Cameron Russell

2022-01-28

Prove that $\mathrm{sin}\left(x\right)\mathrm{sin}\left(\frac{\pi }{3}+x\right)\mathrm{sin}\left(\frac{\pi }{3}-x\right)=\frac{1}{4}\mathrm{sin}3x$

Troy Sutton

Expert

$\mathrm{sin}3t=3\mathrm{sin}t-4{\mathrm{sin}}^{3}t$
If $\mathrm{sin}3t=\mathrm{sin}3x,3t={180}^{\circ }n+{\left(-1\right)}^{n}3x$ where n is any integer
$t={60}^{\circ }n+{\left(-1\right)}^{n}x$ where $n=-1,0,1$
So, the roots of
$4{\mathrm{sin}}^{3}t-3\mathrm{sin}t+\mathrm{sin}3x=0$
are $\mathrm{sin}t$ where $t={60}^{\circ }n+{\left(-1\right)}^{n}x$ where $n=-1,0,1$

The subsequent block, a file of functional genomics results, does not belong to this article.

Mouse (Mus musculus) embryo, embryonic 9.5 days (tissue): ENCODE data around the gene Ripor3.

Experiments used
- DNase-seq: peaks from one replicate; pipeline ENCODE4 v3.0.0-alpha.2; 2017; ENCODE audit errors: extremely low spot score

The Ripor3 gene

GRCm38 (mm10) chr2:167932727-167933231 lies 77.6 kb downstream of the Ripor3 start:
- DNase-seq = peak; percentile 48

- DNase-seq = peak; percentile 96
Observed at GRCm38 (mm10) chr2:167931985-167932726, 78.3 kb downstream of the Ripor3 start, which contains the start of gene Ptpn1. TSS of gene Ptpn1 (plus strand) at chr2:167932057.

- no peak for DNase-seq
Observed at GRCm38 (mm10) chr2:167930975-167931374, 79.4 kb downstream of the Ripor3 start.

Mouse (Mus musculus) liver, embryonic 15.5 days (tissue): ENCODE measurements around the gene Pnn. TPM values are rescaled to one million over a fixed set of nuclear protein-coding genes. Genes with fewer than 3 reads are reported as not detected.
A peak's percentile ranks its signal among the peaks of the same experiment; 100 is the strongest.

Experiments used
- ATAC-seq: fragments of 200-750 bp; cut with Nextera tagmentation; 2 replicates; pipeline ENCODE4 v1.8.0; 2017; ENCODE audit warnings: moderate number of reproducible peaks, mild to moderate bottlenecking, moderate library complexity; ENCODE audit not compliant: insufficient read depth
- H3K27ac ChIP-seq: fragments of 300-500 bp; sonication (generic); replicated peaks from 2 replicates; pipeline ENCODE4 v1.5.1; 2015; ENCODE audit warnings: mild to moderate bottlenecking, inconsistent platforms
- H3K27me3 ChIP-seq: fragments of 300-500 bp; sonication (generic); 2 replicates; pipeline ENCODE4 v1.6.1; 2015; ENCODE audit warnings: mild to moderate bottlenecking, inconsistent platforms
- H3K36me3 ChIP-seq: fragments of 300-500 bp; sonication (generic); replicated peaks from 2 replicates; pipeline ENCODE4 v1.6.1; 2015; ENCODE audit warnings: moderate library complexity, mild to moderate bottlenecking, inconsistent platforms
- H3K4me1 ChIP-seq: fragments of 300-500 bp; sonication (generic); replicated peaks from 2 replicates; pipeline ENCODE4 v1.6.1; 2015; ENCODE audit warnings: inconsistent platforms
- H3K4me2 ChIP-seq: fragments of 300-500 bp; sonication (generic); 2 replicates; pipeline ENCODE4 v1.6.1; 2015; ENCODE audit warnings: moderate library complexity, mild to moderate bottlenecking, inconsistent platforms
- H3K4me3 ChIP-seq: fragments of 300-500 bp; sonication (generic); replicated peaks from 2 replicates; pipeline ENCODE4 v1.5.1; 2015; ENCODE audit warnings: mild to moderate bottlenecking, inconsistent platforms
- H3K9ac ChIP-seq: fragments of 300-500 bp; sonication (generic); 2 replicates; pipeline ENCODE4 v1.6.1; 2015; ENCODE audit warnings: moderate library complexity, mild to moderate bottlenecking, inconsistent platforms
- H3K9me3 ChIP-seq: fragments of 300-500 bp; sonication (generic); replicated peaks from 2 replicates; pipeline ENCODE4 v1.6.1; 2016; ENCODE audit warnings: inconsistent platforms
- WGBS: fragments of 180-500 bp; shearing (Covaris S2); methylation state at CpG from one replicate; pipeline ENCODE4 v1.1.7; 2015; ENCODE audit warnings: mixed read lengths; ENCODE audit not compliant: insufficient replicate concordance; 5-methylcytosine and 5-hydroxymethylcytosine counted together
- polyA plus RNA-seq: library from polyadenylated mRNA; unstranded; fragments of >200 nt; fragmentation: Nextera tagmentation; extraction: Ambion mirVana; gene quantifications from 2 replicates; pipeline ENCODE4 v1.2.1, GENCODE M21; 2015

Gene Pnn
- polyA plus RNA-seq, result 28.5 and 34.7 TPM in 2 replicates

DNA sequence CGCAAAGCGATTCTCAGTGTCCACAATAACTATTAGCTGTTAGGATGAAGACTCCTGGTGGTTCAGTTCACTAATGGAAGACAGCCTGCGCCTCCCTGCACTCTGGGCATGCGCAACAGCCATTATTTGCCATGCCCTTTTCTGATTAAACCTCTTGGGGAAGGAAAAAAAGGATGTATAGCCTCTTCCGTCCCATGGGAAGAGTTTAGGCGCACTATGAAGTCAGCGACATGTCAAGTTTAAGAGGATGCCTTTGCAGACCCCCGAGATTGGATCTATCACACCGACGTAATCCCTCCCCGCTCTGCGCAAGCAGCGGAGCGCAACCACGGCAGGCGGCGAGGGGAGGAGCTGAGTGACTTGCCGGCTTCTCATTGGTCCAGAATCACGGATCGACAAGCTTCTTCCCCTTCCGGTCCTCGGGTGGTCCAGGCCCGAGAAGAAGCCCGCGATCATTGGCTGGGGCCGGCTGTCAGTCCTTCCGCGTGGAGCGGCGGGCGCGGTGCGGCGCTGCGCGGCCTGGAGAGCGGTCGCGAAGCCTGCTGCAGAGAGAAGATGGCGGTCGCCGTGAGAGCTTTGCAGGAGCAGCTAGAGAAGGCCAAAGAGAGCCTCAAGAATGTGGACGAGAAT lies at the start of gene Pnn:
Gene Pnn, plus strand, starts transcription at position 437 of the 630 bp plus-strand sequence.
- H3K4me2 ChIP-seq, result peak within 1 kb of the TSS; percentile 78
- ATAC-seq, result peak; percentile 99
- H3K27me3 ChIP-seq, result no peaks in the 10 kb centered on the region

$⇒\mathrm{sin}\left(-{60}^{\circ }-x\right)\mathrm{sin}x\mathrm{sin}\left({60}^{\circ }-x\right)={\left(-1\right)}^{3}\frac{\mathrm{sin}3x}{4}$
$⇔4\mathrm{sin}\left({60}^{\circ }+x\right)\mathrm{sin}x\mathrm{sin}\left({60}^{\circ }-x\right)=\mathrm{sin}3x$

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